Jay Tripwire is a renowned Vancouver-based DJ, music producer, and promoter who has been an integral part of the electronic dance music scene since the early 90s. With over 25 years of experience in the industry, he has gained a reputation for his innovative and genre-defying productions that blur the lines between deep house, techno, and minimal.
He has released over 400 records on esteemed labels such as Poker Flat, Mosaic, and his own imprint Witching Hour, and has played at some of the world’s most iconic clubs and festivals. In this interview, Jay Tripwire shares his insights on the evolution of the club scene in Vancouver during the 90s and discusses his experiences as a DJ and producer.
EG: Hi Jay! Welcome to EG. It’s a pleasure to have you here with us. How are you? Where are you based right now?
Jay Tripwire: Vancouver Canada, lol… A city where everyone cool is leaving, a place with a severe lack of venues, and prices as high as NYC without the NYC life. A place where crackheads roam the streets freely and normal people can barely afford to survive.
EG: And what was the club scene like in Vancouver when you started?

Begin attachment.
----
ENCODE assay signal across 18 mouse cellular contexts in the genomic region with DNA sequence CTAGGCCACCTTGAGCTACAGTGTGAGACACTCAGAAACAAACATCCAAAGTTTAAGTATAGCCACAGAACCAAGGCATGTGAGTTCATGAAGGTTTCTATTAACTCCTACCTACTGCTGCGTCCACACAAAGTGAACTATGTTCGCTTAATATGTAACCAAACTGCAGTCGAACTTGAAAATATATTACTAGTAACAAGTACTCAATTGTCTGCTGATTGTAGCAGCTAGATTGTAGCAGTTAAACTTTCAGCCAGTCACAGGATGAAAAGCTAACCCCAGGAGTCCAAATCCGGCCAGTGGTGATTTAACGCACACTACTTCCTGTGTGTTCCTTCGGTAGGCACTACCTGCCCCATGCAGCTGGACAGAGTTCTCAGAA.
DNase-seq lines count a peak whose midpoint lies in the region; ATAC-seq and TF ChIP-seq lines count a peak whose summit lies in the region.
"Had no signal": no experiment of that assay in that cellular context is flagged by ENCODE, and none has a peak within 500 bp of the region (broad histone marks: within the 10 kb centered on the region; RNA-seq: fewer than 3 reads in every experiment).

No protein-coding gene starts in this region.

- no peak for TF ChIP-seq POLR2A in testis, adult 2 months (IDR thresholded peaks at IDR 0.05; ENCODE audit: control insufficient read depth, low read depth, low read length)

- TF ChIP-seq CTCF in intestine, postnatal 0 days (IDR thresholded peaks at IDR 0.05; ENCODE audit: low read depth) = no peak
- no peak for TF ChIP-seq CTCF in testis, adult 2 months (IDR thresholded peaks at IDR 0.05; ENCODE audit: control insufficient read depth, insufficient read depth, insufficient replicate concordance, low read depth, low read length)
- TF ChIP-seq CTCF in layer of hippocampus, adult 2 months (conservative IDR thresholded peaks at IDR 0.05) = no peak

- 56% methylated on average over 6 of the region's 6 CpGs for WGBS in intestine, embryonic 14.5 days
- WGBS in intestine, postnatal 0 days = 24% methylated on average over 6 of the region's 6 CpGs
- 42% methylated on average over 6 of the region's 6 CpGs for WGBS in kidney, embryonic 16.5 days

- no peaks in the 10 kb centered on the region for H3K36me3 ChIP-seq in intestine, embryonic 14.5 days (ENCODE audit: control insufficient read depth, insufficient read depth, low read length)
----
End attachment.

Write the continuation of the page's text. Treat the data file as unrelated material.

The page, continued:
Jay Tripwire: It used to be world-class. We would have parties every day of the week. It was a diverse crowd as well, the gay community, the arts and fashion community, freaks, leftovers from the industrial scene (Skinny Puppy are from here), and ravers/90s club kids. It was so new and the people who had the right kind of mindset and oneness all came together for the sake of this new music and mind-altering substances. It was hedonistic and all-inclusive, we were all counterculture or marginalized people doing something highly illegal. It was a statement. Fuck the establishment.
EG: And how has it changed? What does it look and feel like now?
Jay Tripwire: Some of the original ideas have evolved, and I like it, but in other ways, social media has made things a bit hollow and empty. Part of the ethos is to be underground, and that a DJ just plays music and the dancers are the real stars. Now the DJ is like a celebrity, it goes against everything the scene was built on. Parties are sposed to be a safe all-inclusive space, we fought for that and today it’s kind of lost in 75% of the events.
EG: Can you talk about the impact of the AIDS crisis and the demonization of raves by the media back then? How did that affect the club scene in Vancouver? Is there something you miss now?
Jay Tripwire: AIDS killed off so many of my friends, neighbors, and club colleagues. It spread like wildfire and left the scene here devastated. Some of the integral people who made these parties fun and unique, just got sick, then dead and gone, one by one.
The media used this and drugs to crack down on us, cops watched us, they shut down parties, and they tried to crush it. They were doing this all over the world. We had to fight for what you enjoy today.
EG: You were also promoting events at the time, right? How did your involvement with DOSE productions influence the rave scene in Vancouver?